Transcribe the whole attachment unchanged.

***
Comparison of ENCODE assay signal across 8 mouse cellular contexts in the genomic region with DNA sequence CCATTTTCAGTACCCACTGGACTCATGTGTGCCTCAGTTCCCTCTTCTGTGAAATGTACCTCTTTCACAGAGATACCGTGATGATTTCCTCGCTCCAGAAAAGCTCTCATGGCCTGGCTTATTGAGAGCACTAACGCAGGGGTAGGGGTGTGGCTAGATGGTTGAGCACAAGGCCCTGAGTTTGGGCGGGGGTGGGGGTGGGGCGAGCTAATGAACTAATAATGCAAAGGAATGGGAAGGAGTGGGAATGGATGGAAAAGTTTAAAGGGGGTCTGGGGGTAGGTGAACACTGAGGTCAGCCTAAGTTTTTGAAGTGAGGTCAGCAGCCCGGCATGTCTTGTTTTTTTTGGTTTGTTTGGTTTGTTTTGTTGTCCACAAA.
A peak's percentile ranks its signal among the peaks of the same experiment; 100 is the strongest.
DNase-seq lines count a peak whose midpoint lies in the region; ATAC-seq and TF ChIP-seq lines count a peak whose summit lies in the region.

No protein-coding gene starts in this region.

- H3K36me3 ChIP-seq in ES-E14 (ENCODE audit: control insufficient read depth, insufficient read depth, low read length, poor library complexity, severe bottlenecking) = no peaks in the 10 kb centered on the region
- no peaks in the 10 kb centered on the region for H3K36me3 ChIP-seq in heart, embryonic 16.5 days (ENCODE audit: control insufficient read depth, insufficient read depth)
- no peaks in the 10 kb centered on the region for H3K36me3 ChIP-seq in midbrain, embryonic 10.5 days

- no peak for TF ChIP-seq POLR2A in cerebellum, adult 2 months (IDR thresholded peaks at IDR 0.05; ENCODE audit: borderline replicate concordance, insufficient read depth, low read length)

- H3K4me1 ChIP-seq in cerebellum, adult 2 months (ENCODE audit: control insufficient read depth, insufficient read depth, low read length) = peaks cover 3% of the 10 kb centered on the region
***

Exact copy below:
Comparison of ENCODE assay signal across 8 mouse cellular contexts in the genomic region with DNA sequence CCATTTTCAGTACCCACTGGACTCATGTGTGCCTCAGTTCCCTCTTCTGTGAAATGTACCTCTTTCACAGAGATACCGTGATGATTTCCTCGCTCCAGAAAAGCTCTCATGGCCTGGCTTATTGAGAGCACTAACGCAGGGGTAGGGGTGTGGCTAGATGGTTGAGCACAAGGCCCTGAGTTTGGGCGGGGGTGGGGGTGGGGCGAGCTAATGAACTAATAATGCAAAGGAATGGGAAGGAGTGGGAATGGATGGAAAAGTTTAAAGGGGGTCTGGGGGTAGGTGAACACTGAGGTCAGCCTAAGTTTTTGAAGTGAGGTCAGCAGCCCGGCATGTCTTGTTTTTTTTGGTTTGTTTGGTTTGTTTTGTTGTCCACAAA.
A peak's percentile ranks its signal among the peaks of the same experiment; 100 is the strongest.
DNase-seq lines count a peak whose midpoint lies in the region; ATAC-seq and TF ChIP-seq lines count a peak whose summit lies in the region.

No protein-coding gene starts in this region.

- H3K36me3 ChIP-seq in ES-E14 (ENCODE audit: control insufficient read depth, insufficient read depth, low read length, poor library complexity, severe bottlenecking) = no peaks in the 10 kb centered on the region
- no peaks in the 10 kb centered on the region for H3K36me3 ChIP-seq in heart, embryonic 16.5 days (ENCODE audit: control insufficient read depth, insufficient read depth)
- no peaks in the 10 kb centered on the region for H3K36me3 ChIP-seq in midbrain, embryonic 10.5 days

- no peak for TF ChIP-seq POLR2A in cerebellum, adult 2 months (IDR thresholded peaks at IDR 0.05; ENCODE audit: borderline replicate concordance, insufficient read depth, low read length)

- H3K4me1 ChIP-seq in cerebellum, adult 2 months (ENCODE audit: control insufficient read depth, insufficient read depth, low read length) = peaks cover 3% of the 10 kb centered on the region